Rate of Reaction and Temperature

Do you remember how to make a model volcano? 

Rate of Reaction and Temperature Rate of Reaction and Temperature

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    We're certain that you do! You take vinegar in a model volcano, add baking soda to it and the volcano erupts releasing the model lava.

    So, have you tried heating the vinegar prior to conducting this experiment? If not, we encourage you to do so. Take two containers of vinegar-one of them should contain hot vinegar, while the other can be at room temperature. Now add baking soda to both of them at the same time. You will notice that the container with hot vinegar produces more effervescence (fizz) than the one with room temperature.

    What do you think is the reason behind this observation?

    Yes, you got it right! Heating up the vinegar sped up the reaction.

    In this article, we are going to discuss why the increase in temperature increases the rate of the reaction (speed of a reaction with respect to time).

    • This article is about rate of reaction and temperature.
    • We'll explore the relationship between rate of reaction and temperature before explaining the trend that you see using the Maxwell-Boltzmann theory.
    • After that, we'll learn how you carry out an experiment to investigate rate of reaction and temperature.
    • This will involve looking at the experiment's method and graph.
    • We'll also provide further examples of the effect of temperature on rate of reaction.

    Relationship between rate of reaction and temperature

    To understand the relationship between the rate of reaction and temperature, we need to first define what the rate of reaction is. We then need to understand the general principle behind the rate of any reaction: collision theory.

    Rate of reaction

    The rate of reaction is a measure of how quickly either the reactants are used up, or the products are formed, in a chemical reaction. In other words, it is a change in the concentration of reactants or products compared to time.

    Collision theory

    Collision theory is an explanation for the rates of many reactions. It proposes two key ideas: particles must collide with the correct orientation and sufficient energy for a reaction to occur. The minimum amount of energy required is known as the activation energy.

    Collision theory dictates that a successful reaction requires a collision between two particles. However, not all collisions result in a reaction. The particles must first be pointed in the correct direction. They must secondly meet with enough energy to break the original bonds within them.

    Now, let's find out how temperature affects the rate of any reaction according to the principles of collision theory.

    Rate of reaction, collision theory, and temperature

    The effect of reaction rate with the increase in temperature can be explained by collision theory in two ways:

    • An increase in temperature increases the average speed of particles.
    • An increase in temperature increases the average kinetic energy of particles.

    An Increase in the above two phenomena increases the number of collisions per second.

    Speeds of particles- initial vs final temperature, StudySmarterFig. 1: The behaviour of particles at the start and the increase in temperature, StudySmarter originals

    Have a look at the above figures. Figure 1 illustrates the behaviour of particles at the temperature at which a chemical reaction started (can be termed as initial temperature). The length of the arrows in both figures represents the kinetic energy of the particles. Notice that in Fig-1, only a very few particles have enough kinetic energy to participate in the reaction.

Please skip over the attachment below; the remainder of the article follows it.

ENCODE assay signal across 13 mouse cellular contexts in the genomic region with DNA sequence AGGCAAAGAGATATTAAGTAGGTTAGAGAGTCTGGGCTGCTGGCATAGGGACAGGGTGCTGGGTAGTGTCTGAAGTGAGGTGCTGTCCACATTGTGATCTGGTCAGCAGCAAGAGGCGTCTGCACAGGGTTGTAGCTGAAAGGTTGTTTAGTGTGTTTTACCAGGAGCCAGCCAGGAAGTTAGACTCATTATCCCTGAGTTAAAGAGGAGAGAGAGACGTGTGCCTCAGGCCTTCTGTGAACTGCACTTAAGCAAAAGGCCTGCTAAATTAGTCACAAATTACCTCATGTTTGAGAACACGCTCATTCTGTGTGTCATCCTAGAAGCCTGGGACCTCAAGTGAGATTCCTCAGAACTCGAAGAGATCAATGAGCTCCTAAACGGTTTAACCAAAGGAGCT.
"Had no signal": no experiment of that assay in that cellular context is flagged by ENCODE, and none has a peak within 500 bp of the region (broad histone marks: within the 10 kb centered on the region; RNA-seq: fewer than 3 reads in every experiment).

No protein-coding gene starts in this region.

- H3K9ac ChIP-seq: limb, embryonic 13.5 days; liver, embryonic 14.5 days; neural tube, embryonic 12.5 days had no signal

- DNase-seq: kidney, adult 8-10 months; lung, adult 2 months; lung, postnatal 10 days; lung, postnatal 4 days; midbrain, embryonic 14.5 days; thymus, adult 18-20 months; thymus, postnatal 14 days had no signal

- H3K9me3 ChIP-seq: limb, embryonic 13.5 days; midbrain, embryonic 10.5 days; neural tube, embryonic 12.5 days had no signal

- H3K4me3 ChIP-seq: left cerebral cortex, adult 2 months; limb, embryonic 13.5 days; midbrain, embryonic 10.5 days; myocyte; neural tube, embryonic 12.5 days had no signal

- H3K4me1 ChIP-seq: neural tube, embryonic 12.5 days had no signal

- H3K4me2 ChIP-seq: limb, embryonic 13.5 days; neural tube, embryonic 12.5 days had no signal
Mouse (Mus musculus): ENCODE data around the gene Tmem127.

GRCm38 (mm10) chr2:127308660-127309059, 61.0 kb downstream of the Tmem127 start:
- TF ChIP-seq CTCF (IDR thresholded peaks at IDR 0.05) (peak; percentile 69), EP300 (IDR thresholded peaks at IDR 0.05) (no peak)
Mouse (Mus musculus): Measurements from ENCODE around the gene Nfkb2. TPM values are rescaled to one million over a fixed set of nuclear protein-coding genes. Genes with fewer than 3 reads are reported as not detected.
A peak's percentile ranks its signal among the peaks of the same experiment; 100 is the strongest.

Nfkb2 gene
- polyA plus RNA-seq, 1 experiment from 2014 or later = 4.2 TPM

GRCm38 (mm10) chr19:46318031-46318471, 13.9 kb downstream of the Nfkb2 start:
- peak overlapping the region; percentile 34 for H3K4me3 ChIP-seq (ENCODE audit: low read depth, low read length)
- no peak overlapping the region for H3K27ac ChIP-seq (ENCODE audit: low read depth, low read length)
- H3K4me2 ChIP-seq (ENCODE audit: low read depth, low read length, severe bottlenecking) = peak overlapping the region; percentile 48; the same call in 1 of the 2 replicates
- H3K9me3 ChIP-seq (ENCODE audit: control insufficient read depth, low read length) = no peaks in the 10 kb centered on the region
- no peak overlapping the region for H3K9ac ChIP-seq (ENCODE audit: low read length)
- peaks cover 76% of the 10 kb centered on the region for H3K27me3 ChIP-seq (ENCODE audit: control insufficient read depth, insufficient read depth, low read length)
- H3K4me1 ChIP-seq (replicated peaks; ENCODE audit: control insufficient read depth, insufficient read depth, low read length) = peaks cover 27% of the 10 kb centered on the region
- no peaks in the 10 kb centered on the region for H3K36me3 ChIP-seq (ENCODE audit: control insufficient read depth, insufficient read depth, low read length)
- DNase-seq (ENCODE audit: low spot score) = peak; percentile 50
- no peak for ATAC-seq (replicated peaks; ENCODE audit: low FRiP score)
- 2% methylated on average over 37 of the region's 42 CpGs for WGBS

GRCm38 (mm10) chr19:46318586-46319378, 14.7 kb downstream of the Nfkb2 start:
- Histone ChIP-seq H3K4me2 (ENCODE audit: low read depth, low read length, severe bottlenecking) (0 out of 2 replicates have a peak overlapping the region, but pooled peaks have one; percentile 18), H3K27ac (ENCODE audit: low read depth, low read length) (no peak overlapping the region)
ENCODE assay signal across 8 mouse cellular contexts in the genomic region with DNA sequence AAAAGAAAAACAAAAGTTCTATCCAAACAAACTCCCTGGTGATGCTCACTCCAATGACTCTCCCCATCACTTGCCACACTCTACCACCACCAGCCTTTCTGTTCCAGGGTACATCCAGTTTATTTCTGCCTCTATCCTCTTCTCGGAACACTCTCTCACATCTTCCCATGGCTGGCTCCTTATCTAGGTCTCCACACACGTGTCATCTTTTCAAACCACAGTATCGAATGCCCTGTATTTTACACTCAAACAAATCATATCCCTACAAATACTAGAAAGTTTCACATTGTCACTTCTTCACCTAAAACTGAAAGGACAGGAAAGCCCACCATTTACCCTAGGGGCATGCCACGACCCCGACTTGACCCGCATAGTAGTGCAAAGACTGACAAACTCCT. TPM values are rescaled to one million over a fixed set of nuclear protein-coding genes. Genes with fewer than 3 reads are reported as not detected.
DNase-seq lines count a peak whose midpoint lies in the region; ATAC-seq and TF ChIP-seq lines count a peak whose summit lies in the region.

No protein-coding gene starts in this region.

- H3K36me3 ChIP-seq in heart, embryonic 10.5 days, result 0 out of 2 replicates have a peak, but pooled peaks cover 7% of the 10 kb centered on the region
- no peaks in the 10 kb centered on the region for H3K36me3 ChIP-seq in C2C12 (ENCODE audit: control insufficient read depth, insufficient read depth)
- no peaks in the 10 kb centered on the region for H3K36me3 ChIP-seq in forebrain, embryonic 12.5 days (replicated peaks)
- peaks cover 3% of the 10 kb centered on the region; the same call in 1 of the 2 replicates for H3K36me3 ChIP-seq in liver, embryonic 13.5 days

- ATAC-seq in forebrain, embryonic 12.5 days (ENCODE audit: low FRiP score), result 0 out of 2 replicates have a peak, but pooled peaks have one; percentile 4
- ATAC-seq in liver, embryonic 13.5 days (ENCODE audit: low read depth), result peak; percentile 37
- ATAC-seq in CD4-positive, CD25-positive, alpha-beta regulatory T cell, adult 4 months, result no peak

Figure 2, on the other hand, illustrates the behaviour of the particles after an increase in temperature. Notice the increase in the length of arrows representing an increase in speed, or you could say the kinetic energy of particles. More number of particles in figure-2 have sufficient energy to collide and cause a reaction (provided they are in the correct orientation). The encircled particles in both the figures are in the correct orientation and have sufficient energy to collide.

    Thus, from collision theory, we can conclude that the rate of reaction is directly proportional to temperature.

    If you want to learn more about the collision of molecules, you can head over to the article Collision Theory.

    The next question that arises is- How do we know the minimum energy required for particles to undergo collisions?

    This question can be answered by the Maxwell-Boltzmann distribution curve.

    Maxwell-Boltzmann distribution curve

    The Maxwell-Boltzmann distribution is a probability function that shows the distribution of energy amongst the particles of an ideal gas.

    The Maxwell-Boltzmann distribution shows us the distribution of energies of particles in a gas at a constant temperature. It gives us information about how many particles have low energy, moderate energy and energy higher than the activation energy.

    Maxwell-boltzmann distribution curve, reaction rates and temperature, StudySmarterFig. 2: Maxwell-Boltzmann distribution curve showing the distribution of energies of particles, StudySmarter Originals

    Based on the above Maxwell-Boltzmann distribution curve, we can deduce the following:

    • The area under the curve is the total number of particles
    • Activation energy- The minimum amount of energy required for particles to collide for the reactions to occur is called activation energy. Observe the portion in the graph marked in yellow. It represents the number of particles which achieved the milestone of activation energy. Notice that the portion is tiny as compared to the total area under the graph. It means that only a few particles have energy enough for collisions to occur.
    • No particles have zero energy
    • The peak of the curve- Most probable energy: Most of the particles have this particular energy

    Let us now understand what happens when we increase the temperature.

    Maxwell-Boltzmann curve after increase in temperature, StudySmarterFig. 3: Maxwell-Boltzmann curve after increase in temperature, StudySmarter originals

    Observe the two curves in the above graph. The curve in blue is the energy of particles at a certain temperature when the reaction started. The curve in pink is the energy of particles after we increase the temperature. The curve in pink shifted to the right.

    What does it mean?

    In simple terms, the number of particles that meet or overcome the milestone of activation energy (Ea) is increased. This means that you can expect more collisions which helps the reaction to occur at a faster pace. Thus, we can deduce that an increase in temperature increases the rate of a reaction.